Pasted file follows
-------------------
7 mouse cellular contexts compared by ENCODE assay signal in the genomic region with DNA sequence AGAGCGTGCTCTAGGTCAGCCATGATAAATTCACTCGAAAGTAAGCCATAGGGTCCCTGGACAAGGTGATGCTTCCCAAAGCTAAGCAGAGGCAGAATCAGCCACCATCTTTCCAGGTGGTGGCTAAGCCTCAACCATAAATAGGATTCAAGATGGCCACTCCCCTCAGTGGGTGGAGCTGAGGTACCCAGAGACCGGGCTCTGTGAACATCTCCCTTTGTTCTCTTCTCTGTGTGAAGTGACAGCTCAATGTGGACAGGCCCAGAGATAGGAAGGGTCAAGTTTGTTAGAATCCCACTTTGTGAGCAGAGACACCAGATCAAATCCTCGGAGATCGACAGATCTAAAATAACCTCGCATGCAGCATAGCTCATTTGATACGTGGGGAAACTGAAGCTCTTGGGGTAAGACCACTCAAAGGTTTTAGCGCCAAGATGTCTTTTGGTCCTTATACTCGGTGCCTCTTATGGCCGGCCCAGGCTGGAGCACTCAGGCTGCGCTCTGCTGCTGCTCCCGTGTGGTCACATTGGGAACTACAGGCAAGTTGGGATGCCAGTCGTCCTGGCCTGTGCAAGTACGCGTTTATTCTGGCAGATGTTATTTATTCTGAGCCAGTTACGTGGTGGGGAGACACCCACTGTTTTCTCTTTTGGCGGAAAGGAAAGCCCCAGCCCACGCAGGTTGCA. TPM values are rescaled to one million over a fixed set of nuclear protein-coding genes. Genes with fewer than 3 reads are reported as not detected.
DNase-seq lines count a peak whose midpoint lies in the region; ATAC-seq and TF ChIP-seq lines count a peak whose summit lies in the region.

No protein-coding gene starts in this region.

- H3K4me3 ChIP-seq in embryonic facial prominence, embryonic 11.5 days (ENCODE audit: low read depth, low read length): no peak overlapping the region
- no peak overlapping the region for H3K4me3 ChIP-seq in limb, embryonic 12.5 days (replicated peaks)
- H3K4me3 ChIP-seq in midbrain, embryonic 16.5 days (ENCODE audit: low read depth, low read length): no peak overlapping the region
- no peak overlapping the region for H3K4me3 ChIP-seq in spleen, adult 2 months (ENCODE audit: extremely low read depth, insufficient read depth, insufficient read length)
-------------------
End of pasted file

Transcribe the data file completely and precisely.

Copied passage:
7 mouse cellular contexts compared by ENCODE assay signal in the genomic region with DNA sequence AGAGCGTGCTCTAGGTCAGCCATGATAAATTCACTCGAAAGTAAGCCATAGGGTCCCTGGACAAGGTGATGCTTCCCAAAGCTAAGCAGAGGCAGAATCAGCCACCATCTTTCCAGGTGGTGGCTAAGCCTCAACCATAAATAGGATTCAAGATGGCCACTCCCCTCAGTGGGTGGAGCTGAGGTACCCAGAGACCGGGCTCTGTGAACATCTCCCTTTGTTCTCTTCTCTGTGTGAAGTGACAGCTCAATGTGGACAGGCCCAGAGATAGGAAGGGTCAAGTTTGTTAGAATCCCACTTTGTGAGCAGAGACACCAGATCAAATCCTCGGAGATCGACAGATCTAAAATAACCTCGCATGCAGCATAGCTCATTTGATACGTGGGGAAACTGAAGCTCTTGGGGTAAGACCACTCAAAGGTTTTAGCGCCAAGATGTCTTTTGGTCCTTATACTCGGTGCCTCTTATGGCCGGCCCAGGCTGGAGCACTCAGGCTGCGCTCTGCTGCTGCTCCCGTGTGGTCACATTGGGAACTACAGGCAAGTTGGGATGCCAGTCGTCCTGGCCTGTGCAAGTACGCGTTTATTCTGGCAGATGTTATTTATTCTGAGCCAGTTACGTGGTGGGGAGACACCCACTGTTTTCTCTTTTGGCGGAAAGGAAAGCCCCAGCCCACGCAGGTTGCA. TPM values are rescaled to one million over a fixed set of nuclear protein-coding genes. Genes with fewer than 3 reads are reported as not detected.
DNase-seq lines count a peak whose midpoint lies in the region; ATAC-seq and TF ChIP-seq lines count a peak whose summit lies in the region.

No protein-coding gene starts in this region.

- H3K4me3 ChIP-seq in embryonic facial prominence, embryonic 11.5 days (ENCODE audit: low read depth, low read length): no peak overlapping the region
- no peak overlapping the region for H3K4me3 ChIP-seq in limb, embryonic 12.5 days (replicated peaks)
- H3K4me3 ChIP-seq in midbrain, embryonic 16.5 days (ENCODE audit: low read depth, low read length): no peak overlapping the region
- no peak overlapping the region for H3K4me3 ChIP-seq in spleen, adult 2 months (ENCODE audit: extremely low read depth, insufficient read depth, insufficient read length)